Saturday, March 29, 2014

Mystery Project Revealed

My inspiration.
I teased this the other day and really feel bad that I didn't respond to the comments. I am horrible with secrets and wanted to share this because it is another one of those things that I can't believe I created.

There are actually two "banners" that are mirror images of each other. I am calling them banners because there is only a top--no batting or back. The borders are a mess. I didn't do them the same and considered them temporary. One has mitered corners that are only pinned.

The purpose of these banners was part of the decor for a
women's conference at our church. Somehow, I ended up on the decorating committee. I help with some of the other decorations, but when asked about making a lion, I did a quick Google search and found a lion and tree in silhouette. I showed it to my friends and fellow committee members Kelly and Kathy and they said go for it. In fact, Kathy created a version of the tree on card stock for me.


I had some ideas in my head and on a Friday, when to Joann's for some fabric. Once I had the fabric, I sat at home and stared at it wondering what I had gotten myself into.

Figuring I needed to start somewhere, I cut off  a sheet of pattern paper and marked the initial dimensions and using the rule of thirds, created a grid to align everything. Kathy's tree was very small on this and I realized I might have to draw the tree. So, I decide to focus on the size of the sun and the lion.

I took a picture of a lion that I had and using Adobe Illustrator created the silhouette, sizing it to what I thought would be the appropriate dimensions. Then I printed it on 4 tiled sheets of paper, taped them and cut it out.

The lion looked like it would be the right size.

I now could not do anything else until the tree was draw. I made my pitiful attempt. In an attempt to save face, there is no record of that tree.  Mr. Toad became my super hero again and drew the tree. His dad even stopped by to give advice on size and proportions. Grandpa Toad is a great carver and painter (I keep trying to get him to open an Etsy shop, but he won't).

Here is Mr. Toad's sketch of the tree on my "scratch" paper. In the bottom left corner is a corner of Kathy's tree.
Kathy free handed the tree without looking at anything. She is one of the most creative people I know. She breathes creativity.
Once the tree was cut out, I took some Heat and Bond and traced the tree. I had to tile the sheets to be big enough to include the trunk. I taped the Heat and Bond so that it would not shift while I was tracing. It took almost 45 minutes to trace the tree.


Tracing the lion onto the paper side of the Heat and Bond
After tracing, I took the black fabric and ironed the Heat and Bond. I also ironed the traced lion onto the black fabric. I then sat down to watch some recorded tv while cutting out the tree. This took a little longer than tracing, but I finished.

Since I was doing two, I reversed the lion and traced it. The tree was drawn using pencil. I thought about flipping the paper over and tracing it, but it wasn't dark enough. I knew a fine point Sharpy would show, so I started outlining it. Then I had a wonderful idea!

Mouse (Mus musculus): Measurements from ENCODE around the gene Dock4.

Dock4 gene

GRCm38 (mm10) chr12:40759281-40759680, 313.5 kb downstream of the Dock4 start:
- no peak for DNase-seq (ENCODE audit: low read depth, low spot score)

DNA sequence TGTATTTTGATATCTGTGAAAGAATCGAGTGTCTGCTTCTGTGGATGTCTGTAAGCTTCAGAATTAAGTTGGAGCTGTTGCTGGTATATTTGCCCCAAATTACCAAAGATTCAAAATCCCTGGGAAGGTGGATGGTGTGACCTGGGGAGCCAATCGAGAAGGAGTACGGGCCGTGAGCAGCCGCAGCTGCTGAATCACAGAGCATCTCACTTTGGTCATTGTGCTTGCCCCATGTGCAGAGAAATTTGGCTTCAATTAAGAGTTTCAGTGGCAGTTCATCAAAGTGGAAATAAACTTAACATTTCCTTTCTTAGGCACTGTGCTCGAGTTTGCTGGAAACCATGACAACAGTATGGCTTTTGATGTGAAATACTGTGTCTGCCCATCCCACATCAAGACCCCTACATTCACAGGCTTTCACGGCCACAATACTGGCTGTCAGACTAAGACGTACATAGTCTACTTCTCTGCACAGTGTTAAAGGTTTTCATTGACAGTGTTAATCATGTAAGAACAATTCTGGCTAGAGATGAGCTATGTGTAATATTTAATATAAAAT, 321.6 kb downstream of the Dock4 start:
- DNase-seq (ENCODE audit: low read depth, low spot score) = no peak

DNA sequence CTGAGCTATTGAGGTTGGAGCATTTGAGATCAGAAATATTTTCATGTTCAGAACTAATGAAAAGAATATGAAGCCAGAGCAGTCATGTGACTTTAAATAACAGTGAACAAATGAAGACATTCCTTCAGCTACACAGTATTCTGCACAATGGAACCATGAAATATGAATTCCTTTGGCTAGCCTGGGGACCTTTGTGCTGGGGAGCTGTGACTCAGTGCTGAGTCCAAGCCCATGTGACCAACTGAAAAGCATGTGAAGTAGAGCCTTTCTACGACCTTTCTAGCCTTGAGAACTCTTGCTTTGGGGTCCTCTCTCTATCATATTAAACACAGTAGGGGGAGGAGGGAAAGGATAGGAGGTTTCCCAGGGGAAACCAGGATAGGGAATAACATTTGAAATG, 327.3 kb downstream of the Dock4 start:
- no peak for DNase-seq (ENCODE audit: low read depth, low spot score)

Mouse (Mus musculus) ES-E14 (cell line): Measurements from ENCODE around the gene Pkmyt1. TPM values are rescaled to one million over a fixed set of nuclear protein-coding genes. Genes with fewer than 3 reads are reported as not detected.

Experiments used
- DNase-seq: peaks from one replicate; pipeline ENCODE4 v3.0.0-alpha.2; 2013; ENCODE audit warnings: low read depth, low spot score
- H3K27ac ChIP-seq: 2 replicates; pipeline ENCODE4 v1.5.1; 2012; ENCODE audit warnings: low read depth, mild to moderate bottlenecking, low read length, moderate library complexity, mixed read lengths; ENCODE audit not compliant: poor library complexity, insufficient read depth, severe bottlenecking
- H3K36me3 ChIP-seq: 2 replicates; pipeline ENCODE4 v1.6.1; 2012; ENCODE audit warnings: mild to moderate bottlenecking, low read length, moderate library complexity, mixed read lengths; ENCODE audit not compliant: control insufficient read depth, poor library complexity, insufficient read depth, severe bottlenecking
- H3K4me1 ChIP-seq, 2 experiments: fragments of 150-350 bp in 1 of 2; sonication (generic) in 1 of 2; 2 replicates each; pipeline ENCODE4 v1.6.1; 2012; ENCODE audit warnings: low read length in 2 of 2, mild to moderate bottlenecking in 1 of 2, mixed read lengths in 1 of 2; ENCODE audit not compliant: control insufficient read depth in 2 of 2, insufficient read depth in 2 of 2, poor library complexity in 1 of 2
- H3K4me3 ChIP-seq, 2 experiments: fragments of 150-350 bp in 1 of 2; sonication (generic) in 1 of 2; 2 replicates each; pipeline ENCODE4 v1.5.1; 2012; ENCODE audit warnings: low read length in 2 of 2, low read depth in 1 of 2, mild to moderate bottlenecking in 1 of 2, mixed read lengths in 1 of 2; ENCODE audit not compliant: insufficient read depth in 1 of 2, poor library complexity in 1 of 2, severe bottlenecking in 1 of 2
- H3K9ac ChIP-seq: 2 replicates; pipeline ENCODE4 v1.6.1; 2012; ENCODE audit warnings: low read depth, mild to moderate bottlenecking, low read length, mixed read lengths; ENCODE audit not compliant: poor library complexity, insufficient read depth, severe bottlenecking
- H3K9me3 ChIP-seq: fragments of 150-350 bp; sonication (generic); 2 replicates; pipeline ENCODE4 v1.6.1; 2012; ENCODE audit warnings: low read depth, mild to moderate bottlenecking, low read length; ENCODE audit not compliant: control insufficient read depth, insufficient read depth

Why not turn over the Heat and Bond and trace it to the glue side, then iron and cut it out!

Ironing the Head and Bond to the fabric using medium heat
for two seconds, then letting it cool completely before moving
So I did just that. I ironed it and because I used a black Sharpee this time, it disappeared. I sat down with a glass of water and gave my dilemma some thought. I will trace it using wax tracing paper. No. How about the previously cut tree laid on the paper and traced. So, with some effort and untangling, I used some painter tape and spent over an hour tracing. I was then able to trace it out.

All of this happened on Saturday and Sunday. When Monday came, I could not get up. I was not feeling well and stayed on the couch napping on and off all day. I was panicking because I needed to be done by Thursday.

Tuesday, I started cutting the fabric strips for the background/sunset. I had calculated and calculated and finally came up with what I wanted--Until I realized that Mr. Toad had made the tree a little taller than I had wanted. He thought my "no higher than this" line was the "the tree tops should start here" line. I needed to do some adjusting.

The tree after being traced to Heat and Bond, ironed to the
fabric and cut out. It might just work!
I cut both backgrounds at the same time. I wanted to make sure they were the same because they were to be the background on stage. I was able to sew the first background and iron the sun on before noon.

It was about this time that I realized that I was going to have to stitch the appliques on. I had bought the same Heat and Bond that I had for another project and it is the sewable, which means "must sew or it will fall off." If you don't want to sew it, use the RED. I'm hoping that by putting it in all caps that I might remember.

So, I stitched down the sun and ironed on the tree. The fun part of the tree was that all of those skinny limbs and the pretty tops that give the lacy appearance became a tangled mess. I also needed to align this where I could iron it and my ironing board was too small for the whole tree. I had to do it in pieces and almost 13 year old Middle Son kept pointing out that it wasn't level. I don't know if that helped or just frustrated me.